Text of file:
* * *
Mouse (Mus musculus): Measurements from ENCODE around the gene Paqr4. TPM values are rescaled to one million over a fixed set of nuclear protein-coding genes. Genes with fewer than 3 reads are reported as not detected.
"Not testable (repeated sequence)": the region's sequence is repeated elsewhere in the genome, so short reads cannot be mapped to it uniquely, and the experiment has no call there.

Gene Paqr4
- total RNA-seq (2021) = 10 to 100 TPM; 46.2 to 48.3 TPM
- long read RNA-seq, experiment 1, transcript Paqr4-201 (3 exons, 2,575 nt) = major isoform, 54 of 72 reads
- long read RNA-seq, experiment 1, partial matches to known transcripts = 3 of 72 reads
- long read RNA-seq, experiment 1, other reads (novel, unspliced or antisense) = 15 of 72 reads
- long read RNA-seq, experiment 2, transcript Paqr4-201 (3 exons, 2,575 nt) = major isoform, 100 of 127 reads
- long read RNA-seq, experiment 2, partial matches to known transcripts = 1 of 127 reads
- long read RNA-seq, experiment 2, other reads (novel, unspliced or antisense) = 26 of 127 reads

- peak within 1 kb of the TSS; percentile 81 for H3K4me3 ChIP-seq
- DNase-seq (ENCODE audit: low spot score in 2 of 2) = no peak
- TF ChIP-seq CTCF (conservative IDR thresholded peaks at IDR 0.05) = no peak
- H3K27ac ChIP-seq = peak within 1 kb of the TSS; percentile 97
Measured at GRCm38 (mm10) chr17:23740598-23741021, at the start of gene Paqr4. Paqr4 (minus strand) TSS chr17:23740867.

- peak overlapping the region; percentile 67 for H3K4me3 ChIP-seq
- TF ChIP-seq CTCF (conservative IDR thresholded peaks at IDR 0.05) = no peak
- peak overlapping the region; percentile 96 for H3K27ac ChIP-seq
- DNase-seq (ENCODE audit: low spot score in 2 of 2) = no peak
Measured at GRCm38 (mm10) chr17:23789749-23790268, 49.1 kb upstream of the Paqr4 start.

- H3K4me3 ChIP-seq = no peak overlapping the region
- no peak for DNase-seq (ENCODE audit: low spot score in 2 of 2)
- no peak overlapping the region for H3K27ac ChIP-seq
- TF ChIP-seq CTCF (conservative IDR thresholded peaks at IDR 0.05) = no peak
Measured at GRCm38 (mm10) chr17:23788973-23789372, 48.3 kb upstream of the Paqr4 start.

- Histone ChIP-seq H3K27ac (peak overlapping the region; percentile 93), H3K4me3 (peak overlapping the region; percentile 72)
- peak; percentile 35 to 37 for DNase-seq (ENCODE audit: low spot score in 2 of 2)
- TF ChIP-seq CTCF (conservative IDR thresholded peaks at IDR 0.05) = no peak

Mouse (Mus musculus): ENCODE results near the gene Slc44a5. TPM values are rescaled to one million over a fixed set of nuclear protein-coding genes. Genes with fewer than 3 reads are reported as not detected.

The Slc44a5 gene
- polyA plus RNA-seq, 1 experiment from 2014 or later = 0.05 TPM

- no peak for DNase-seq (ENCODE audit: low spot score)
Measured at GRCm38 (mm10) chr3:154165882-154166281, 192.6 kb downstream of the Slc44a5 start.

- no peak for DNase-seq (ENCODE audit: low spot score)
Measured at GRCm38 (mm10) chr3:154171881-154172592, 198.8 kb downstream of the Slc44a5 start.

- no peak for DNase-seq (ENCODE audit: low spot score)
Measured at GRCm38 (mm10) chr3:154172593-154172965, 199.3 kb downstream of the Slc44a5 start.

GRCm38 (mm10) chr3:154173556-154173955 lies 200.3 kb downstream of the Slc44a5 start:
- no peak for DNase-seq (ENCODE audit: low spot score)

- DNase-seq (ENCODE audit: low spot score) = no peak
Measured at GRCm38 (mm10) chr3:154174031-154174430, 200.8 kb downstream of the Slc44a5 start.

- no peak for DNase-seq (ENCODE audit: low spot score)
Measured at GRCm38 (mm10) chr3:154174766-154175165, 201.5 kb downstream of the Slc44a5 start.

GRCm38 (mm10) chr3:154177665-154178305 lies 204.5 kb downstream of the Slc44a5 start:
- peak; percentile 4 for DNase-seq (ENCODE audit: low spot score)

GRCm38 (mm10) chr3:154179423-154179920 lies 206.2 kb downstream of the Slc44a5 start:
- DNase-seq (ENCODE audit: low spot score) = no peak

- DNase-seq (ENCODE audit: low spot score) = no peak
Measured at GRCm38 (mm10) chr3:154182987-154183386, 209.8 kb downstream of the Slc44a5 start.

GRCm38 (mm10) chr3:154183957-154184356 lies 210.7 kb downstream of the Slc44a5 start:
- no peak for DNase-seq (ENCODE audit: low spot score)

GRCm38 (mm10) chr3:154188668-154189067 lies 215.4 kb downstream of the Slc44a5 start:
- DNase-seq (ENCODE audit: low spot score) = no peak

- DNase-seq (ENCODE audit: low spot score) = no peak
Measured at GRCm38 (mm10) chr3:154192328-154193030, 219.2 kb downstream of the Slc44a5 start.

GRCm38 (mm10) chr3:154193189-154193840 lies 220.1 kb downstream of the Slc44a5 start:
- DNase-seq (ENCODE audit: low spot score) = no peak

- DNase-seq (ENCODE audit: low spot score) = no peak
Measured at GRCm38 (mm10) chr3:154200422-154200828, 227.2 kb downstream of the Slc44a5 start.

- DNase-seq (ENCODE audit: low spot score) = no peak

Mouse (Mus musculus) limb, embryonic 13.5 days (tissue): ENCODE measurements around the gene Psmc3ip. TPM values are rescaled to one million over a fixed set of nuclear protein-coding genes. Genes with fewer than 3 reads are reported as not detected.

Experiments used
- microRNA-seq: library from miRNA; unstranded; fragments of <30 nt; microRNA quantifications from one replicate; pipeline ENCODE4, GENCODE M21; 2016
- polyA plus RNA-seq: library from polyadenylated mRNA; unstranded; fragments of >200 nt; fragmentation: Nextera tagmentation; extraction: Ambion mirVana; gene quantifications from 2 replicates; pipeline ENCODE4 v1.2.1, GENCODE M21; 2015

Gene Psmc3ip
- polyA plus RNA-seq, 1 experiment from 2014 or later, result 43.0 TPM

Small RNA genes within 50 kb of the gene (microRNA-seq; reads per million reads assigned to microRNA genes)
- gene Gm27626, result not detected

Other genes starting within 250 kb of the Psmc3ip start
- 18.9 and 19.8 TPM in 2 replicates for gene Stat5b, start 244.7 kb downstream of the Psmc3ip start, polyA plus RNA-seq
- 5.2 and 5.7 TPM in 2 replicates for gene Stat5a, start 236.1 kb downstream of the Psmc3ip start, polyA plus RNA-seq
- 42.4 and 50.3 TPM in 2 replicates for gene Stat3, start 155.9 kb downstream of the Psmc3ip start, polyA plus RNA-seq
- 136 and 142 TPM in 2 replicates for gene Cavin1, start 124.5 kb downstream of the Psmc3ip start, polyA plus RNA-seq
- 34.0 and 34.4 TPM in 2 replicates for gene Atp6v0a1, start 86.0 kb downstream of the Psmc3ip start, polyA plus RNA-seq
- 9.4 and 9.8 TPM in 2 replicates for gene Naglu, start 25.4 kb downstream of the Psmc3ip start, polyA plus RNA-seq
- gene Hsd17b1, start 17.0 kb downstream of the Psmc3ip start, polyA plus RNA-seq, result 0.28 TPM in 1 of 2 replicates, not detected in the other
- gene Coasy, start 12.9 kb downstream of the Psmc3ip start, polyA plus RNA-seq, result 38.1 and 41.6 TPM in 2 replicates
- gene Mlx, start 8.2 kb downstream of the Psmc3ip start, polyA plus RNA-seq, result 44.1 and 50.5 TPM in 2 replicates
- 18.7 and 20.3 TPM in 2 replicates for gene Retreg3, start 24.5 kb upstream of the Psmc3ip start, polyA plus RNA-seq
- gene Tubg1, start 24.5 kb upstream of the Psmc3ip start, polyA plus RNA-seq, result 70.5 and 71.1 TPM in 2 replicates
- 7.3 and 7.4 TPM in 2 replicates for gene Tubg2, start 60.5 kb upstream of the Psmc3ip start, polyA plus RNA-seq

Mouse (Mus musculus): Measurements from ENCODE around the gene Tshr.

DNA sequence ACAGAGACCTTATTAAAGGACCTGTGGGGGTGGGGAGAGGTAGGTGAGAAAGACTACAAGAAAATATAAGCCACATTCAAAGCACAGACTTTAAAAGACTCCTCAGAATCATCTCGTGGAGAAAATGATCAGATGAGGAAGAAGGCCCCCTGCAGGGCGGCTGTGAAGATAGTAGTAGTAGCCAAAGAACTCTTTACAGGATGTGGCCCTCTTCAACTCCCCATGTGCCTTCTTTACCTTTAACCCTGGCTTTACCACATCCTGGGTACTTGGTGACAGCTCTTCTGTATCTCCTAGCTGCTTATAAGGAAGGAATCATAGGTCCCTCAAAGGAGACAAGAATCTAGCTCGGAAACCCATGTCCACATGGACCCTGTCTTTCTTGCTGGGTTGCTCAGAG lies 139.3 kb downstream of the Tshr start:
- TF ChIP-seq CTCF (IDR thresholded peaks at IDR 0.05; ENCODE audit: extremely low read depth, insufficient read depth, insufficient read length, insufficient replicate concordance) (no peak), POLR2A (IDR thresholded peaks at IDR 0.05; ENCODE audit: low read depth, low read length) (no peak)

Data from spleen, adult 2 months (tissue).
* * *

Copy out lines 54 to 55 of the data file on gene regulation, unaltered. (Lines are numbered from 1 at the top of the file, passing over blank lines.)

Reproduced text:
- DNase-seq (ENCODE audit: low spot score) = no peak
Measured at GRCm38 (mm10) chr3:154192328-154193030, 219.2 kb downstream of the Slc44a5 start.